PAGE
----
Linux Mint Debian Edition 5 is here
Whether it's Mint-flavoured Debian or Debian-flavoured Mint, it's tasty
The Linux Mint project has announced version 5 of its Debian edition, code-named Elsie.
Linux Mint is one of the longest-running and most polished distros downstream of Ubuntu, and really took off after Ubuntu switched to the controversial Unity desktop with 11.04. Around that time, Mint 12 retained a Windows-like look and feel that later evolved into the Cinnamon desktop.
This won it a lot of converts who didn't care for Ubuntu's more Mac-like look. Even thought Ubuntu killed Unity and switched back to GNOME, it's GNOME 3 – still very unlike Windows. Mint provides familiarity for the many people who feel more comfy with a taskbar, a start menu, and so on.
We looked at Mint 20 when it came out a couple of years ago, and last January, the latest 20.3 release, too – which includes a natively packaged version of Firefox, direct from Mozilla, instead of Ubuntu's Snap version. In fact it's notable that Mint eschews Ubuntu's Snap apps altogether. Instead, you get Red Hat-style Flatpaks.
Linux Mint Debian Edition – LMDE for short – is the other flavour of Mint. Instead of being based on the stable LTS version of Ubuntu, LMDE is directly based on Debian, which is largely Ubuntu's upstream. LMDE 5 is based on Debian 11, code-named Bullseye.
The thing is, though, it's hard to tell. LMDE uses the same Cinnamon desktop as its Ubuntu-based sibling. It has the latest native Firefox from Mozilla, rather than Debian's outdated ESR version that's tricky to update. It has Flatpak integrated as well, along with multimedia codecs and so on. It has the same tools as the default Ubuntu-based edition, for software updates, backup, and so on.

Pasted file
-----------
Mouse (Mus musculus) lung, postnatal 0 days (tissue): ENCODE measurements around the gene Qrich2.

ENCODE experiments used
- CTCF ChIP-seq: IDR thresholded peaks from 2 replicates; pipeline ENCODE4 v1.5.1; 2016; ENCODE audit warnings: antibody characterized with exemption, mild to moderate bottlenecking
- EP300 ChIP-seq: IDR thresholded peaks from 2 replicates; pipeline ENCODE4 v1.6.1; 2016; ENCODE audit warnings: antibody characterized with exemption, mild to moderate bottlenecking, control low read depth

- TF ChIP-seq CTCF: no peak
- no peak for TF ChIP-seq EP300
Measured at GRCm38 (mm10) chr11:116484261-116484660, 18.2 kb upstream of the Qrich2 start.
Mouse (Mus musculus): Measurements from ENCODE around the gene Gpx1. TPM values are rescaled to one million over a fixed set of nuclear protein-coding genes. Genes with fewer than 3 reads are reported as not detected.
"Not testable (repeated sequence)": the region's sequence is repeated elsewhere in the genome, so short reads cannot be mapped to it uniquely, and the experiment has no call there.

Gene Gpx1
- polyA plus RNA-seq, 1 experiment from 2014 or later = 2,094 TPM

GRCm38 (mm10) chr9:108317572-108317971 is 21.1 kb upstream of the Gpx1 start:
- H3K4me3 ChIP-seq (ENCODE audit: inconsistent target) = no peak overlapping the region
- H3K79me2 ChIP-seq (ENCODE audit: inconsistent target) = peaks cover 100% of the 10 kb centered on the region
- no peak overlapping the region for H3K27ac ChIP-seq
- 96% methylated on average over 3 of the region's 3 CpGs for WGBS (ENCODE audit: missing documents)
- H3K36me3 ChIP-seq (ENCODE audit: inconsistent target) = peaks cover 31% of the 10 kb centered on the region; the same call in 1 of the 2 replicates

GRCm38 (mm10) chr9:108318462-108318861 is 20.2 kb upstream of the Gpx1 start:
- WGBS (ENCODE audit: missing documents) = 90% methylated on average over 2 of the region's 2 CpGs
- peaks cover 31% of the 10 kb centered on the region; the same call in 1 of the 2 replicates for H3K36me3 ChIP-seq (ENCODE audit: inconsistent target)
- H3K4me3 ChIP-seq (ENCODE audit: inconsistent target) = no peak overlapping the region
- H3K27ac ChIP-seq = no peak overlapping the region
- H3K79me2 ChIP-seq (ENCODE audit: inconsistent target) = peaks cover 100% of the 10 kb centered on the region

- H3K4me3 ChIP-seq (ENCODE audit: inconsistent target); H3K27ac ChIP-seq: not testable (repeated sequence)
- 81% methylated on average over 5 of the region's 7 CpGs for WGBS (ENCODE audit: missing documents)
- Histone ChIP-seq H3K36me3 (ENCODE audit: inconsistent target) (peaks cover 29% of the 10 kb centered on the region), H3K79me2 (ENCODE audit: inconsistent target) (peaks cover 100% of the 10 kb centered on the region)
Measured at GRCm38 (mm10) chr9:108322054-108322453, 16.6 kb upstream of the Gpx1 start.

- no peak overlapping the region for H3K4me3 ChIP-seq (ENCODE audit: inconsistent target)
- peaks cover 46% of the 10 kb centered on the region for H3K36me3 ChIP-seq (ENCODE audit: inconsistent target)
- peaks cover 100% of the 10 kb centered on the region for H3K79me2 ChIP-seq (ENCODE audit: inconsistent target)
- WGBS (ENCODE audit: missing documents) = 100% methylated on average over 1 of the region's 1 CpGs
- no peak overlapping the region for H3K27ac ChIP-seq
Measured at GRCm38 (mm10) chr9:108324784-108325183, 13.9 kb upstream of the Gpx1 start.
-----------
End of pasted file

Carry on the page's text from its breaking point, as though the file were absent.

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There are advantages to being close to a widely used desktop distro. For instance, sometimes desktop users need third-party drivers, such as for graphics cards or printers. Ubuntu has first-rate driver support. If you encounter issues, it's often easy to find Ubuntu-based solutions online, and they are very likely to work, at least so long as they don't depend on a specific desktop.
Debian is rather more polished than it used to be, as well. The old joke is that Ubuntu is an ancient word, meaning: "I can't configure Debian." (It doesn't, but it's a good gag.)
That jibe's not true any more. Contemporary Debian is relatively easy: you can readily add Flatpak support – or Snap if you prefer, or both – and install non-FOSS firmware and so on. Bullseye includes Cinnamon, too, albeit a slightly older version.
Even so, LMDE 5 does make it a smoother, easier process, and it looks good, too. If you want to run Debian on a desktop or laptop, you don't mind (or even actively need) non-FOSS codecs or firmware, and you're not a Debian guru, then Elsie is a solid choice.
The positions of the Mint project and Ubuntu seem to be diverging. Ubuntu officially favors GNOME 3, while Mint has built its own next-gen desktop. Ubuntu favors its own Snaps, whereas Mint favors Flatpak. Ubuntu is packaging fast-changing apps such as Firefox as Snaps, whereas Mint favors natively packaged browsers. And Mint, as ever, includes non-FOSS freeware such as codecs and apps such as Spotify in its repos.
Other Ubuntu-based distros have switched upstream and moved to Debian in the past, such as the late Crunchbang Linux. Up to version 9, it used Ubuntu; 10 and onward used Debian, as do its continuing derivatives BunsenLabs and Crunchbang++. We wouldn't be surprised to see a future version of Mint sideline its Ubuntu-derived edition in favor of the Debian edition, or even discontinue it altogether. ®